Which object with which camera?
Just one camera for everything? Or are there specialist devices for planets and deep sky objects? Our table gives you an overview.
Depending on the object, different techniques will bring the best results. It’s easiest to photograph bright targets such as the Sun, Moon, Venus, Mars, Jupiter and Saturn with a webcam. The technology is reasonably-priced and good.
Astronomy webcams with small CMOS chips
The Sun, Moon and planets are happy to share their light. Therefore the sensitivity of the camera is not critical when you want to photograph them. However, a high frame rate is an advantage: it helps to "freeze" the seeing. The best image can then be selected from many individual shots. You can achieve all this with just a webcam!
It's important that you work without compression. The video functions of compact digital cameras and mobile phones are unfortunately unsuitable, because the internal compression makes the signal unusable for image processing.
Where once the older monochrome webcams with external filters were favoured, colour webcams have become increasingly popular since the development of atmospheric dispersion correctors (ADCs).
Please note: because of the small chip size, webcams and astronomy cameras in the medium price range can only partially capture the Moon and the Sun.
Astronomy cameras with large CMOS chips and DSLRs/DSLMs
Astronomy cameras with larger CMOS chips have made impressive progress in recent years and are now catching up with the top performers with CCD sensors. Here we are already talking about the high-quality digital mirror reflex or mirror-free system camera price category.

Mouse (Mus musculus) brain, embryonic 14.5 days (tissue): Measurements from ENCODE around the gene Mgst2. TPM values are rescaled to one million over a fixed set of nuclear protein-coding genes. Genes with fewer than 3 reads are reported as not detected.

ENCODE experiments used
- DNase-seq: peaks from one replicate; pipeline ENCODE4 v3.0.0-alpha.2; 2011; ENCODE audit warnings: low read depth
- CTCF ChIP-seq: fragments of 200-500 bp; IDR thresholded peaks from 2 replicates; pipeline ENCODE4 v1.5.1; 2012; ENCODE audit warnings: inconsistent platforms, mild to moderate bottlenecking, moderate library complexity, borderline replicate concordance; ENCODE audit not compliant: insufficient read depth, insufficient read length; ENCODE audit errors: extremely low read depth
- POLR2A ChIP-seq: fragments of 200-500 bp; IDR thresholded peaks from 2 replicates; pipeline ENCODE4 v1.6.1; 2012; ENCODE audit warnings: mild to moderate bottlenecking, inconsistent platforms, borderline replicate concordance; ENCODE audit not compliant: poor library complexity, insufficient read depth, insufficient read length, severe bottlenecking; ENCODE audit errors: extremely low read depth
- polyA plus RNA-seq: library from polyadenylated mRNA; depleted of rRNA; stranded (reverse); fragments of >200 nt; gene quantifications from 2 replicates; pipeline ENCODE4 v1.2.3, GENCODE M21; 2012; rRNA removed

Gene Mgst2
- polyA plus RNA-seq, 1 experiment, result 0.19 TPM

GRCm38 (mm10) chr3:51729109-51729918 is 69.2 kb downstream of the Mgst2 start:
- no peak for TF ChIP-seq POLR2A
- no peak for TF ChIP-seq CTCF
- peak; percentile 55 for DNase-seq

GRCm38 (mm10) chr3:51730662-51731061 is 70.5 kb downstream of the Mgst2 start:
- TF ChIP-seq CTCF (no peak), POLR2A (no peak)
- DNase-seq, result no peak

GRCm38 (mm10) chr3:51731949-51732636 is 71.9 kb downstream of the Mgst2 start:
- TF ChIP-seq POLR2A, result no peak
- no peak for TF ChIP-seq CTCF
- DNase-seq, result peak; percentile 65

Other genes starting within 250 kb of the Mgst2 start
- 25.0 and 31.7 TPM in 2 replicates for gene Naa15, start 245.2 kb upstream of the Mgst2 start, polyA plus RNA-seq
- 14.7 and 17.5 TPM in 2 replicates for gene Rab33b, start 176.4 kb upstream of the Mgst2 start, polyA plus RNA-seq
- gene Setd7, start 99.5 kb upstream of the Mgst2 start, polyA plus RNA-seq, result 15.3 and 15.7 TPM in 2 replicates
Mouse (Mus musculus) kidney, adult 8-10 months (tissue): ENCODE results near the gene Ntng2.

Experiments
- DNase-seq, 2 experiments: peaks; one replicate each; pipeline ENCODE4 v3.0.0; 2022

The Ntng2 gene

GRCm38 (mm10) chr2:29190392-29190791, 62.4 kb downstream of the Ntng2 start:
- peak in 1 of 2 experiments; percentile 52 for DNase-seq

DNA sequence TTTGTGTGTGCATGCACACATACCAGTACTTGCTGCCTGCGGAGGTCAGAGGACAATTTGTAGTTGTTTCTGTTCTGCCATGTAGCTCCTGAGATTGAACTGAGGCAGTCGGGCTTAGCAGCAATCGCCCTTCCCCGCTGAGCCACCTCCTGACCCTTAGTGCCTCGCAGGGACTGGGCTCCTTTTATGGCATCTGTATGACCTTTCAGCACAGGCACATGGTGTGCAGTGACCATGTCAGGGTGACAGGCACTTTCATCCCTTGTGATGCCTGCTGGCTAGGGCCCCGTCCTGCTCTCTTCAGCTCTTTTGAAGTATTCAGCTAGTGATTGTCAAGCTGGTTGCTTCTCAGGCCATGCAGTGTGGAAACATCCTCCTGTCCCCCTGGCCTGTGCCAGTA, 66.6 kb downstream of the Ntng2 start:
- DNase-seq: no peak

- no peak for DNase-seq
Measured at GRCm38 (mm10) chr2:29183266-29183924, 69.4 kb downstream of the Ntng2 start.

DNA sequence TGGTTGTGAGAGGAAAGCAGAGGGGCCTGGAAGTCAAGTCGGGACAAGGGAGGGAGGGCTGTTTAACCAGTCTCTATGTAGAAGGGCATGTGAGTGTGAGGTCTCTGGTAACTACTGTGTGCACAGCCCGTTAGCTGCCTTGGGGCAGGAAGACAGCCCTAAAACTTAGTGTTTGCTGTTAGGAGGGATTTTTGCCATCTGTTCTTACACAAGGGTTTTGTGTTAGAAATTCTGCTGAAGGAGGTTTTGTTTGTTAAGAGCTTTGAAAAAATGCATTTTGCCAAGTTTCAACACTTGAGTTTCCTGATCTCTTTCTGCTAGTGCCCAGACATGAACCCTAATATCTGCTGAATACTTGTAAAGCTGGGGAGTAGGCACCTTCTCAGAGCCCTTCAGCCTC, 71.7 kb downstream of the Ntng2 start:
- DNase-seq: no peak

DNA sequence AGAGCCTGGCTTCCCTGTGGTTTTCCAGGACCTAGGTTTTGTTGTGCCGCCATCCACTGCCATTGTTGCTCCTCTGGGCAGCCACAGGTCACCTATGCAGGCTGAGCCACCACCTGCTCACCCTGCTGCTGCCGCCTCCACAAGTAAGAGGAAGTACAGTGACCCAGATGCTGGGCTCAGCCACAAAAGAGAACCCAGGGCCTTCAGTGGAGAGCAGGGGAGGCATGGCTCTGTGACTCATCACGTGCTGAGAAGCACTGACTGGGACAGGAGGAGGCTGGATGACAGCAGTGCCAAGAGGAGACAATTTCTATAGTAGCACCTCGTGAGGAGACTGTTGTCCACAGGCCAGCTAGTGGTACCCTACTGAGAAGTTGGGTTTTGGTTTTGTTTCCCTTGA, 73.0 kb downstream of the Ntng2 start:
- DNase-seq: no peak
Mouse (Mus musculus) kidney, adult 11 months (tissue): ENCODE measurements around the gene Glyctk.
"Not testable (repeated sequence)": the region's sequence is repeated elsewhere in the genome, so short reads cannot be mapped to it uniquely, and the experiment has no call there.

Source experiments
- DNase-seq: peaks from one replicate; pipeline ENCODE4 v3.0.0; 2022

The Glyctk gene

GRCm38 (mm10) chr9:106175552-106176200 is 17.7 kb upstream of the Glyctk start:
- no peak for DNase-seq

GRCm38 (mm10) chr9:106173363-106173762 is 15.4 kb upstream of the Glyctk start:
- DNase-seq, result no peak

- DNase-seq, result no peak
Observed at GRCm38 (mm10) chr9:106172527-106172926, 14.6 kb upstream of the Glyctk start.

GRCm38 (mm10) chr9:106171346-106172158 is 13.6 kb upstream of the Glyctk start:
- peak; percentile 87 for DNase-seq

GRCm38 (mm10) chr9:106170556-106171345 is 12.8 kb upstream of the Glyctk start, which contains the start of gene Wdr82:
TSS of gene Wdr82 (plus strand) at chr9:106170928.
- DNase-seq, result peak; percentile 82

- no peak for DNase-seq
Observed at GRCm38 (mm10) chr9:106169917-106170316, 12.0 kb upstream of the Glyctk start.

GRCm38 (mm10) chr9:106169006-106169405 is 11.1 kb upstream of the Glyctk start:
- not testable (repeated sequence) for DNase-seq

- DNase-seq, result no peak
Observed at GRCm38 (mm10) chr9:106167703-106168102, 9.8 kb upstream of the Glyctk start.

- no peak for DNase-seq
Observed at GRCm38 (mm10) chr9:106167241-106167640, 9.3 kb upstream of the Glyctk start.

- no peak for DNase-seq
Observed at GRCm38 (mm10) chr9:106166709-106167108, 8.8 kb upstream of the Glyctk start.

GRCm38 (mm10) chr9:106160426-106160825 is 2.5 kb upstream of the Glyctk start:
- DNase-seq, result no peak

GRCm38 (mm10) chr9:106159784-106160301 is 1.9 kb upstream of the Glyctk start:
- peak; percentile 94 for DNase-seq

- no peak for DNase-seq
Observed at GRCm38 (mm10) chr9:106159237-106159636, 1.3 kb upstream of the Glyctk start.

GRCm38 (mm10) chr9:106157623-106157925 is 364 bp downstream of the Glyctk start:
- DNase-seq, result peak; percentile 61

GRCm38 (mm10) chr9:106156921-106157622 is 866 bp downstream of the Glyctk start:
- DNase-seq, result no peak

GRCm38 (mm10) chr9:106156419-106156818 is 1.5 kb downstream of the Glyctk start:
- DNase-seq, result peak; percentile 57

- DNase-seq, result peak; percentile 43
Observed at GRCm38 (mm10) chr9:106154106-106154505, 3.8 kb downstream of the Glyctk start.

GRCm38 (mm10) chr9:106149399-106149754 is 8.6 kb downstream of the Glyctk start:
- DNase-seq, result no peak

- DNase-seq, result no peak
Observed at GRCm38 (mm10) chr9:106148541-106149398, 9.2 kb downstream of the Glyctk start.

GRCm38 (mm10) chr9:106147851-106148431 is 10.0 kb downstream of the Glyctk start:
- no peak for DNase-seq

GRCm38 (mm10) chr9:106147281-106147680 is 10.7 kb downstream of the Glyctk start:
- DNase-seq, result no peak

You don't want to immediately make the leap to a specialised astronomy camera? Then it’s definitely worth trying out DSLR and DSLM cameras. The signal-to-noise ratio will even allow long-exposure images of faint star clusters and nebulas.
Cooled CMOS and CCD cameras
Cooled CCD cameras are still unbeatable for long-exposure photography. The best-known manufacturers are Apogee, SBIG and Starlight-Xpress. But also cooled CMOS cameras from ZWO or Atik have been enjoying increasing popularity among astrophotographers for many years. High sensitivity and low noise characterise these cameras and make them ideal them for faint deep sky objects.
Unfortunately, long exposure times are at odds with the dream of many users as they do not allow a live view of the sky.
Are you prepared to make a few compromises on quality? An alternative is the WAT-910HX-RC Watec camera.
It is a non-cooled, highly sensitive video surveillance camera that delivers amazing deep sky results. Image processing is similar to webcam photography; the raw images, each with a 5-seconds exposure time, are combined on the computer. The computer can compensate for tracking errors. So high-end images are possible even with the simplest mount with no tracking control!
The camera delivers an analogue video signal so, in order to transfer the data to a PC, you’ll need a frame grabber which you can buy from your local computer store. If you’re not in the mood to tinker, then the Atik Infinity is a more professional complete solution.
Cameras for astrophotography
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